Thanks to Repairs and Renos, This Midwest Family Farmhouse Got a New Life

published Mar 29, 2022

Thanks to Repairs and Renos, This Midwest Family Farmhouse Got a New Life

published Mar 29, 2022
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Name: Jessica Youngquist and boyfriend, Austin (We currently don’t have any pets, but we do have lots of cows across the street. 🙂 )
Location: The Midwest
Size: 2,800 square feet
Type of home: Farmhouse
Years lived in: We started working on it in March of 2020 and moved in early July 2020. We’re renting to own.

When Jessica Youngquist and her boyfriend, Austin, decided to move back to Youngquist’s Midwestern hometown in 2020, they didn’t initially plan to live in her family farmhouse. The property — which her great-grandparents built in the 1920s and put a large addition on in the 1940s, and which her grandfather grew up in — was a lot of home for two people (five bedrooms!) and required numerous repairs.

“My dad and uncle [had] just bought this home a few months prior to keep it in the family, so it was sitting empty,” explains Youngquist. “We actually had no intention of moving into this house with all the work it needed, but after weighing our options, we decided to go with it, and I’m so glad we did.”

With help from Youngquist’s father, the couple got started on fixing up the home in March 2020. “It took about four months to make the home livable,” Youngquist says. They repaired walls and ceilings, replaced windows and doors, even dug around the foundation because of basement leaks. They also made design upgrades along the way, including removing laminate flooring and restored the white oak hardwood below to its former glory.

“If you asked me two years ago if I could refinish hardwood floors, tile a backsplash, or repair holes in the wall, I would’ve laughed,” Youngquist says.

The home — and Youngquist — have come a long way. “Truly, bringing life back into my grandfather’s childhood home is such a bittersweet feeling,” she says. “This house needed so much work, and little by little, we are getting there. It feels like an entirely different house already. It’s so clean, bright, and inviting. I couldn’t love it more.”

Apartment Therapy Survey:

My style: I have a hard time really pinpointing my style. Since we’ve moved in, my style has already evolved so much, and I’ve been trying to incorporate the new with the old. I love both modern and Scandinavian touches, as well as some mid-century modern and traditional furniture pieces. Comfort is always a must with my style — especially in our living room. It’s all about finding the right balance.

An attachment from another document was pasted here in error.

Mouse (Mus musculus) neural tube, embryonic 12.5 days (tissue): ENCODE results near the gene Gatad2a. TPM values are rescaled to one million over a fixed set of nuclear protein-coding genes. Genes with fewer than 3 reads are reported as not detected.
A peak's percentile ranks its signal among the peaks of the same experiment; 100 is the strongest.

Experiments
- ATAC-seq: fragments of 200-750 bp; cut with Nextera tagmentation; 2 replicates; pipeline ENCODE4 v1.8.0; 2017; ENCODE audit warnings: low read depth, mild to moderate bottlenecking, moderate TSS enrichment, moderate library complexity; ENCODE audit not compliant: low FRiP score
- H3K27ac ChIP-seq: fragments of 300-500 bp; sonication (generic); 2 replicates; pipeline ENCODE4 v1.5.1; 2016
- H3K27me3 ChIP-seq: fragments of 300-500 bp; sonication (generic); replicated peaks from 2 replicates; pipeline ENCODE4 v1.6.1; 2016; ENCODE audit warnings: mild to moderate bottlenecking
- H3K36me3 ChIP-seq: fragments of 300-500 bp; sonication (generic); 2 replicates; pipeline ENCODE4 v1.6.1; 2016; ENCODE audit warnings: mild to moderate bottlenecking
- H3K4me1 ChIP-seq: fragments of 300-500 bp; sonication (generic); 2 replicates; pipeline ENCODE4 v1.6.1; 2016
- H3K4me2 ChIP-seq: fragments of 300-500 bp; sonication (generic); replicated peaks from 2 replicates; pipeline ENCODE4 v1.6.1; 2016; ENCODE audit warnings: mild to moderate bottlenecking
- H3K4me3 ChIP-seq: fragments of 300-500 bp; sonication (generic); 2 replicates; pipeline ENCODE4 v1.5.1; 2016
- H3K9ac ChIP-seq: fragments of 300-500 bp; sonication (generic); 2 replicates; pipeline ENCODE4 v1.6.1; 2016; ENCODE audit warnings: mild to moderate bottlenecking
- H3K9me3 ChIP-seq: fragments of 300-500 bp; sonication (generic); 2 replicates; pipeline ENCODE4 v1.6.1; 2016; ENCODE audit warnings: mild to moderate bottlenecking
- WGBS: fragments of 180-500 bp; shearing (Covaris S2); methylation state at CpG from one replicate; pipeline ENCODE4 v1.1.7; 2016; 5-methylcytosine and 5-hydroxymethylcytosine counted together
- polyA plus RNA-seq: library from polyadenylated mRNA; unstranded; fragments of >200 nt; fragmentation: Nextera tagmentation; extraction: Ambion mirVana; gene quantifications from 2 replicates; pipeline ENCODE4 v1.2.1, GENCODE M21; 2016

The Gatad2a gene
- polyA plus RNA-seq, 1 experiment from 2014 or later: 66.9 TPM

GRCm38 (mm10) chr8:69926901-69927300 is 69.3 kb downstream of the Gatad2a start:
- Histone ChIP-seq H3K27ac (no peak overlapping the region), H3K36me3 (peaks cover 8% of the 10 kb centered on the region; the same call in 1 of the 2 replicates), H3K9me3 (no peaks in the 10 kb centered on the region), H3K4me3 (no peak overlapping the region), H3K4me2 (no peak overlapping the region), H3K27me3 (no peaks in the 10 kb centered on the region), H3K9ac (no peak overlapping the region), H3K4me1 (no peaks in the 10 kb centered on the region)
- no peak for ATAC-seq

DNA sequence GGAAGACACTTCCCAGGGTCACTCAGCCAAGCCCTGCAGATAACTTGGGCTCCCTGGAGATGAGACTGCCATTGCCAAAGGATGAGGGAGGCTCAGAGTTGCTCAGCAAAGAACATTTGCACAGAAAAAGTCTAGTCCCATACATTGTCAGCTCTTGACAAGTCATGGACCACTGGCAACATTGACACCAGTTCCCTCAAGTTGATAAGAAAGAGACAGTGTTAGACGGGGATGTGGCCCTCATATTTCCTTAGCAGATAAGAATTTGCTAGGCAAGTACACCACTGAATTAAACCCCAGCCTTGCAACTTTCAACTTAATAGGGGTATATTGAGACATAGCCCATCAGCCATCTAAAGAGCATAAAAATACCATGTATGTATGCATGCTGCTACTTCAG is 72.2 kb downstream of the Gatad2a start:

Describe the “Before” of your home. When we first got the keys to our house, it was extremely dark: dark curtains covering every window, dark brown glossy paint on the walls, bright blue walls in a couple rooms, mouse holes in the ceilings. The floors were covered in an orange laminate that had water damage in spots. It was not inviting and 100 percent not my style. The trim varied from a golden oak to a cherry stain. There were also no ceiling light fixtures in a handful of the rooms, so that was something we had to address. 

I love bright, open, and airy spaces. I also love letting in as much natural light as possible. This house was honestly the furthest thing from my style, so it’s been a long process trying to get it there. 

Biggest challenge: Our budget and time frame were definitely our biggest challenges. When we moved in, the entire house needed major attention. It was dark and cold, had a strong odor due to sitting empty over the winter, and simply just needed some love. We needed to move in within a few months, so initially we had no intention of doing all the work that we did; we thought we would paint and do some minor repairs for the time being.

However, while sweeping cobwebs and dust off the ceiling in the kitchen, mouse nests fell through, and it was then that our budget-friendly kitchen renovation came into play.

Everything for this kitchen was picked out on a whim. I had no idea what I was going for, but knew that things needed to be ordered ASAP due to the ongoing Covid pandemic and supply chain issues. We ordered cabinets from Lowe’s and purchased butcher block for the countertops and floating shelves. We also saved some money by opting for vinyl flooring instead of tile — the kitchen and bathroom are the only rooms in our home that don’t have hardwood floors. With these cheaper finishes, I was able to install a backsplash, range hood, and pendant lighting. We kept the kitchen layout mostly the same since there is a pantry off the kitchen, which allows for additional storage. We also took out a pocket door, which widened the doorway to the dining room. My dad built us an island to give us more counter space as well. I refinished the countertop — it was an old wooden top off of my great grandfather’s desk that I painted and epoxied

Describe the process. It took about four months to make the home livable. We did almost all of the work ourselves with the help of my dad, who is the best handyman and the person I’ve learned everything from. We hired an electrician to come in and replace all of the outlets, install new wiring for ceiling fixtures in rooms that had no lighting, and rewire the entire kitchen, allowing us to have pendant lights as well.